Most sellers, purchasers, estate agents, banks and attorneys were relieved when it was announced that deeds offices could re-open on 4 May 2020 under the Alert Level 4 of lockdown regulations. This meant that property transactions previously concluded could be finalised, at which stage sellers could receive the proceeds of sale, purchasers who contracted to move into properties on registration could do so, estate agents could receive payment of their commission, banks could disburse loans granted and start receiving interest and attorneys could pass their fees.
Lethabo Mashishi, associate and conveyancing attorney at Adams and Adams
Covid-19 decontamination delays
Unfortunately, deeds offices only resumed operations on 13 May 2020 after a public announcement by the Department of Rural Development and Land Reform on 12 May 2020. Until then, deeds offices awaited receipt of PPE (personal protective equipment) from government and made arrangements for staff to safely return to work. Since re-opening, the deeds offices in Cape Town, Johannesburg and Pietermaritzburg had to close their doors at some stage due to positive cases of Covid-19 to decontaminate their buildings. In fact, the Cape Town deeds office is closed for a second time at this stage. This, together with the fact that only a limited number of staff members are allowed in buildings, has caused delays in the examination of deeds.
The situation in Cape Town has worsened to such an extent that the Cape Town Attorneys Association and other interested bodies were forced to institute legal proceedings on an urgent basis against the Deeds Office to seek an order from court to compel the it to re-open.
However, this is not the only concern for parties involved in property transactions.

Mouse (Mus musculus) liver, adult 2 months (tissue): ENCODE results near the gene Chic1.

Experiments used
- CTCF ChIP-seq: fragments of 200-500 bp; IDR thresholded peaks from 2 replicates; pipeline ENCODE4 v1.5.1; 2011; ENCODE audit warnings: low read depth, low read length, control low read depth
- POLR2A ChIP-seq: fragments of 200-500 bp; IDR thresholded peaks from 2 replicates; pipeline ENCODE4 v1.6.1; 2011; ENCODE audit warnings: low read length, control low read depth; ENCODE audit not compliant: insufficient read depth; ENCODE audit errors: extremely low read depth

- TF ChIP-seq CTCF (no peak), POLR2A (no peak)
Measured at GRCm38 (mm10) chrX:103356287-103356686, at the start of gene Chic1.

Results from the RE/MAX National Housing Report Q2 2020 show that the national Covid-19 lockdown brought the local housing market to a virtual standstill during the second quarter of this year...
10 Jul 2020
Rates clearance certificates
Transferring attorneys are dependent on external role players such as SARS and municipalities as a transfer duty receipt issued by SARS and a rates clearance certificate issued by the relevant municipality are documents which are required to be lodged at the Deeds Office to ultimately register a property transaction.
All role players are expected to play their part to successfully register a property transaction and the transferring attorneys are required to drive the conveyancing process. Once ready, lodgement of documents is arranged with the attorneys attending to other aspects of the transaction, such as the attorneys attending to the registration of the purchaser’s bond and the attorneys cancelling the seller’s existing bond, all of whom have their own requirements to comply with prior to being in a position to lodge.
Currently, transferring attorneys are struggling to obtain rates clearance figures from municipalities, which causes delays and frustration amongst the parties involved, specifically those financially dependent on the registration of transactions, who are now at the mercy of municipalities.
Under normal circumstances, it takes a week to obtain rates clearance figures from a municipality and a further two to three days to obtain a rates clearance certificate once the figures have been paid. At the moment, rates clearance figures that have been applied for at the beginning of May 2020 are still outstanding.
The Municipal Systems Act provides that a rates clearance certificate is only valid for a period of 60 days from the date of issue. This is the case, even though rates clearance figures are issued by municipalities for periods of up to four months in advance. Most transactions which were ready for lodgement prior to lockdown now require new rates clearance figures as the certificates have expired.
It seems that rates clearance departments at the various municipalities did not work remotely during Alert Level 5 and are slow to get their operations back to the level required in order to deliver this crucial service. The backlog that has been created, coupled with the limited number of staff permitted at the office to process rates clearance applications, has dire consequences for the property sector.
Various municipalities have acknowledged this problem and engaged with representatives of associations within the legal fraternity to address the delays. The City of Tshwane Municipality had for instance met with members of the Pretoria Attorneys Association and the Gauteng Attorneys Association to address, amongst others, these delays. There seems to be a commitment on the part of municipalities, which gives one hope that there is light at the end of the tunnel. However, until such time that rates clearance figures and certificates are issued within acceptable timelines, parties involved in property transactions will have no other choice but endure the delay.
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